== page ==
are one of the most important aspects of your book. Did you
know the average reader, publisher or editor only spends about
6 seconds looking at the front cover of any book. They spend
not much longer, about 14 seconds, on the back cover. That leaves
an author about 20 seconds to make a good impression on a potential
reader. How will your title measure up in those few seconds?
Does your title do its job well? I mean does it help explain
what's in your book? Does it capture the interest, engage, or
shock the senses of your potential reader? Expert studies show
the title may be responsible for up to 90% of your book's magnetic
pulling power. Some even say at least half of your book's success
can be attributed to its title.
Use these top two title sizzlers and sell more books than you
Allow reader benefits to drive your title
A winning non-fiction title immediately communicates the benefit
readers will gain after reading your book. Benefit-oriented
books often use the problem-solution approach. Master (A) this
skill or technique and get (B) this benefit.
Readers buy non-fiction books for a "benefit" for
something that will help them, grow them, profit more, less
expense, less trouble, gain more time, less stress, better relationships,
better health, less drama, less trauma, more energy and vitality
and less fatigue.
Napoleon Hill's "Think and Grow Rich" or Dottie Walter's
"Speak and Grow Rich" both instantly communicate the
benefit of reading their book. They used the benefit driven,
problem solution approach: Do this and get that.
Psychological studies have proven that there are certain words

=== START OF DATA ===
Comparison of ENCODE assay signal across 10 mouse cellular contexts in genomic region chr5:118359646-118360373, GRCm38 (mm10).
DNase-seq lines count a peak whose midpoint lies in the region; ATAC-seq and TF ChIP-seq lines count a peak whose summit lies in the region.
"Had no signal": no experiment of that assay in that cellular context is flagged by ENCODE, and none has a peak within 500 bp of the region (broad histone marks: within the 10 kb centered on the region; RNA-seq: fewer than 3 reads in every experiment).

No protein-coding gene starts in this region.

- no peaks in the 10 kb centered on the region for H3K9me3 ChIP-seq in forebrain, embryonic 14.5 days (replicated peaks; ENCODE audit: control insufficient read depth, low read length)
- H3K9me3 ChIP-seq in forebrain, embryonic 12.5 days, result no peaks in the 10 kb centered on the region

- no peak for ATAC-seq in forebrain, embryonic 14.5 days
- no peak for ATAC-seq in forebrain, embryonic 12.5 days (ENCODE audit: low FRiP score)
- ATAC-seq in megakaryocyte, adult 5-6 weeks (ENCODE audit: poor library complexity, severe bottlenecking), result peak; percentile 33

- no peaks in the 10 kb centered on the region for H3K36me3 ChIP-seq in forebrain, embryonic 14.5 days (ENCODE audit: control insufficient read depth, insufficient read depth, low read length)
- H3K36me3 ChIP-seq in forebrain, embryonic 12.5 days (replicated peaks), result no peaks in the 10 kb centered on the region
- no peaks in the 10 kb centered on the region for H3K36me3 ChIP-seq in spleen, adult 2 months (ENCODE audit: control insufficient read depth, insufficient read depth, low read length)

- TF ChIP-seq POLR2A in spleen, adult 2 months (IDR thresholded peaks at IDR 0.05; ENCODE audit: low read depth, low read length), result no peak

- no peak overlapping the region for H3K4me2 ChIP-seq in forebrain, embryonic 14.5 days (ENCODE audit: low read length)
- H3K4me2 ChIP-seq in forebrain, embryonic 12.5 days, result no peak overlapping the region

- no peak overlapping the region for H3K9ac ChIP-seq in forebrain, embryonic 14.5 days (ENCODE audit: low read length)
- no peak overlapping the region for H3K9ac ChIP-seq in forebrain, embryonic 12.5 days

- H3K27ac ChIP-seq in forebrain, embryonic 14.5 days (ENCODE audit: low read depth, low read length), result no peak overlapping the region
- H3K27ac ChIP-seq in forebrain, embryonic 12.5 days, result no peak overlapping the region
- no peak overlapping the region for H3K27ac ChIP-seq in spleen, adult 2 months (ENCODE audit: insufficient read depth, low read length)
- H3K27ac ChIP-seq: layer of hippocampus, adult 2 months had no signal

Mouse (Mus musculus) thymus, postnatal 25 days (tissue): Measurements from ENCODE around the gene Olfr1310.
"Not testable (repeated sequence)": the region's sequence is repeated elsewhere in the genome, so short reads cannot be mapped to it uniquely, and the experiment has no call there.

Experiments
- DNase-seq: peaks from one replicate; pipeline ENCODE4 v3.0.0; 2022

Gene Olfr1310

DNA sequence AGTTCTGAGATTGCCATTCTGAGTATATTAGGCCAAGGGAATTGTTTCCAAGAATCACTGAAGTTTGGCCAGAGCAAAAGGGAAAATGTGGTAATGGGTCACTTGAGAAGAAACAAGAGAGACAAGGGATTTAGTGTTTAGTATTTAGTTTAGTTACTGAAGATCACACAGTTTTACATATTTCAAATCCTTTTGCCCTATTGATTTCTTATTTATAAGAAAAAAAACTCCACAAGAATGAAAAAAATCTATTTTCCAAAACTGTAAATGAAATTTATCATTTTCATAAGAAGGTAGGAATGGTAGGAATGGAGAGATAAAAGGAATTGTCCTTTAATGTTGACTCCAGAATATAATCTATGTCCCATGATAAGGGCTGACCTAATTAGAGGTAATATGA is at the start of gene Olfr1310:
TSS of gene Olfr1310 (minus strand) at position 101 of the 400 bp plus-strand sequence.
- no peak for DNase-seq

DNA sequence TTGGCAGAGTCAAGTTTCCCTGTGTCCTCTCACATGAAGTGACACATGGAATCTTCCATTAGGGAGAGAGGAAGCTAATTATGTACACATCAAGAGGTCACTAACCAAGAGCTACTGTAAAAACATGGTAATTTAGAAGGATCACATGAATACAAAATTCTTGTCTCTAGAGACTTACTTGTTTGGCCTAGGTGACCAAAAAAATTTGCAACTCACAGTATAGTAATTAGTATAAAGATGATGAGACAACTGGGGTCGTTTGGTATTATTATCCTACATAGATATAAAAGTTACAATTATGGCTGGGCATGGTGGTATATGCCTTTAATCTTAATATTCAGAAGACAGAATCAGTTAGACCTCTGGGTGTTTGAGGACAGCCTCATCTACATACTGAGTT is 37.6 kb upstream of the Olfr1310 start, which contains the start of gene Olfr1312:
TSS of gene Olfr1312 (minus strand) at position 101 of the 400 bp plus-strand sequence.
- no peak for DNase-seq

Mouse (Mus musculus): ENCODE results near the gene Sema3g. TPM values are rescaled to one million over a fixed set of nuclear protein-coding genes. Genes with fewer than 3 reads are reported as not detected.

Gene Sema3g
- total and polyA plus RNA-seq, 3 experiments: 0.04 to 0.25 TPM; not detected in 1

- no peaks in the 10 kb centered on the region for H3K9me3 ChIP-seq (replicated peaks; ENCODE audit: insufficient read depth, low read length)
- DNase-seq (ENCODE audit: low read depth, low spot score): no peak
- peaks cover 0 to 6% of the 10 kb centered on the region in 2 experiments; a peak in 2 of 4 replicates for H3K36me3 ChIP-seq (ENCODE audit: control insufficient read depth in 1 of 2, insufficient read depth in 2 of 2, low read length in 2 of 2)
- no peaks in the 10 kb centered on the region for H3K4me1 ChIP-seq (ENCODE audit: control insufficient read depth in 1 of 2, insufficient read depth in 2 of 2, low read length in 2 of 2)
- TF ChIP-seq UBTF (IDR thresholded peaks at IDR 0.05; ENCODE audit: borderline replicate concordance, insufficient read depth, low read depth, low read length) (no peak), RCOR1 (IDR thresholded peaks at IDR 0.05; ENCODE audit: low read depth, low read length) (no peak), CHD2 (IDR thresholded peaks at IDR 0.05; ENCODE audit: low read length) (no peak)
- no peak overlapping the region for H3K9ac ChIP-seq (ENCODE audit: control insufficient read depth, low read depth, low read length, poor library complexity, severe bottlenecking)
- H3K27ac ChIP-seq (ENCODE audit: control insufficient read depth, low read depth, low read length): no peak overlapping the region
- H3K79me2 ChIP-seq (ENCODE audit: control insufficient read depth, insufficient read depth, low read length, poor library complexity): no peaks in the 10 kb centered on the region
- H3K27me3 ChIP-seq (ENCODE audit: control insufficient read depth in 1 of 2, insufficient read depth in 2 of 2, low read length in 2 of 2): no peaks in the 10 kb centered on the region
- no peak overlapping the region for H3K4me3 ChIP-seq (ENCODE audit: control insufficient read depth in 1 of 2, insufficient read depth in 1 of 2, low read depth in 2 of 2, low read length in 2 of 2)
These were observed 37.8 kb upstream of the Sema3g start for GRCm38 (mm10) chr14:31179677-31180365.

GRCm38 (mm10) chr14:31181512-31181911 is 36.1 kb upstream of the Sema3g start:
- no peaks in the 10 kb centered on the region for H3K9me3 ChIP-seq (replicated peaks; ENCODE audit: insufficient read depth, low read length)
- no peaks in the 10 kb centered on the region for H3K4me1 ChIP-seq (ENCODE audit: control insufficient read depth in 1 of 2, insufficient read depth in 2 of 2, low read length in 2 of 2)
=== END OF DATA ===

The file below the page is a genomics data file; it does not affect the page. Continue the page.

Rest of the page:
that can help you connect to your potential readers and motivate
them to buy from you. Here's a list of words that can help you
Sale How to Healthy
Love Now Discover Guarantee
Safe Value Introduce Natural
New Fun Easy Fast
Benefits Save Your Precious
Right Gain Proven Secret
You Money Penetrate Solution
Alternative Happy Suddenly Magic
Security Advice Proud Comfortable
these words to help express your book's benefits rather than
its features. For example, don't say "This book has x,
y, z features"…instead say "This book will save
you time and money because it has proven x, y, and z."
out a benefit in your title and it will not be as effective
in hooking your potential reader at first sight. Title your
book well to sell well. Offer a solution to your readers. Demonstrate
your expertise in your area so that they will move to the next
step of buying your product, engaging your services or at least
asking for more information.
the two of eight powerful principles we have just covered: "short,"
"concept," "benefit," or "curiosity"
tile followed by a longer sub-title that explains. Notice how
often "listing steps," "numbers," or "time
range" appear in the titles.
Make a note of your favorite titles. You can simply write them
on a sheet of paper. Take a break, overnight is best, and allow
your sub-conscious mind to mull over what you have learned.
You'll be surprised one day soon after, your best title will
You owe it to yourself and book's success to develop your best
title. After all, the better your title the more people will
reach out and grab your book to read. Develop your title to
have marketing appeal for the masses.
More Book Readers In with Top Titles
Book Title Creation Help
About The Author
© Earma Brown, 17 year author, business owner, web
helps service business owners, professionals and writers
who want to write their best book now! Earma mentors other
writers and business professionals through her bi-monthly
ezine iScribe Send any email to firstname.lastname@example.org
for free 7 lesson mini-course Jumpstart Writing Your Best
Book Now or visit her at http://www.bookwritinghelp.com
for more book writing tips.